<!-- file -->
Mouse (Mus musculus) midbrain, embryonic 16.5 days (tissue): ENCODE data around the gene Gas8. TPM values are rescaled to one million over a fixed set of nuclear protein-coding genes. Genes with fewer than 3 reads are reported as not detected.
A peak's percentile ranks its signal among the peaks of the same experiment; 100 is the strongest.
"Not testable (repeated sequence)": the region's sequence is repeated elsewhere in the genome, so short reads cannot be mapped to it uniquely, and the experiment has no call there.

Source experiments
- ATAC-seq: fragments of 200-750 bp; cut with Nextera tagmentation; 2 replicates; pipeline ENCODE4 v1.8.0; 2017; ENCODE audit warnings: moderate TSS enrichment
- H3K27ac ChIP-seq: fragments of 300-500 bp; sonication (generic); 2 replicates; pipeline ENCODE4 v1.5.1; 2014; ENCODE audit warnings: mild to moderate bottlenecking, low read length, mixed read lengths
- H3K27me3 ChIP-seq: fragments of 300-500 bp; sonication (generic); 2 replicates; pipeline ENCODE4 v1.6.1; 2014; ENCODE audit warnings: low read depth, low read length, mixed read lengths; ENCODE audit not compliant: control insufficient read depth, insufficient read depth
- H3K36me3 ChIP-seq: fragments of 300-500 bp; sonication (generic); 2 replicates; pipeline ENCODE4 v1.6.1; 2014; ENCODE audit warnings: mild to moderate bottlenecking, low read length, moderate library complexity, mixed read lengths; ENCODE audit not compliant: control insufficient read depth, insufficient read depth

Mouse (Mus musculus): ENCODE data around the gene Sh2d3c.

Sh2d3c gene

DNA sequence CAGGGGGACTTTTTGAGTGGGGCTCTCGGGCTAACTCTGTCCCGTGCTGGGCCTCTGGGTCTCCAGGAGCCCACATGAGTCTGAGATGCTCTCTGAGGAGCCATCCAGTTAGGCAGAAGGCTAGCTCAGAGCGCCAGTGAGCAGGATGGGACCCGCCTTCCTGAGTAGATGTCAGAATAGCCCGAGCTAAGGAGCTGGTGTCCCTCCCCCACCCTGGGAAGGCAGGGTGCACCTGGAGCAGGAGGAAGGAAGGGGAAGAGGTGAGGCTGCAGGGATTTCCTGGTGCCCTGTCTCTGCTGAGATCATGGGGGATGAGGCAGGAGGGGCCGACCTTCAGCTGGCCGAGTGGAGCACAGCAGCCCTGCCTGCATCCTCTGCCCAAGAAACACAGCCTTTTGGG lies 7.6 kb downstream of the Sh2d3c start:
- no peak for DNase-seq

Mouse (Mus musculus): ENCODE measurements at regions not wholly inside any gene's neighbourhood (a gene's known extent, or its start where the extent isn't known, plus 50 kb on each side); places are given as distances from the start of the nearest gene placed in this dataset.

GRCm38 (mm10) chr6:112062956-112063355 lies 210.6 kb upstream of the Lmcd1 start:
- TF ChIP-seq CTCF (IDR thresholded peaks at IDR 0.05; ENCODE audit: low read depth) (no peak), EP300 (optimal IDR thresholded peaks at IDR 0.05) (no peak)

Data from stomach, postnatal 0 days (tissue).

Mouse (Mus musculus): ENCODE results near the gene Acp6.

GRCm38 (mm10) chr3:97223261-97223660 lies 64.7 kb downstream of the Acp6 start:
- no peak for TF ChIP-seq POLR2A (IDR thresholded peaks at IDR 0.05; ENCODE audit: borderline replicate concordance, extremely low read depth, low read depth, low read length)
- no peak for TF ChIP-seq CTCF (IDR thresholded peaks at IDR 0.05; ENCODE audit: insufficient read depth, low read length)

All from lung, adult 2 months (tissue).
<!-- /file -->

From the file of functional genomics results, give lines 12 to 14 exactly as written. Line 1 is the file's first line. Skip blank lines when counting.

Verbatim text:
- no peak for DNase-seq

Mouse (Mus musculus): ENCODE measurements at regions not wholly inside any gene's neighbourhood (a gene's known extent, or its start where the extent isn't known, plus 50 kb on each side); places are given as distances from the start of the nearest gene placed in this dataset.

GRCm38 (mm10) chr6:112062956-112063355 lies 210.6 kb upstream of the Lmcd1 start: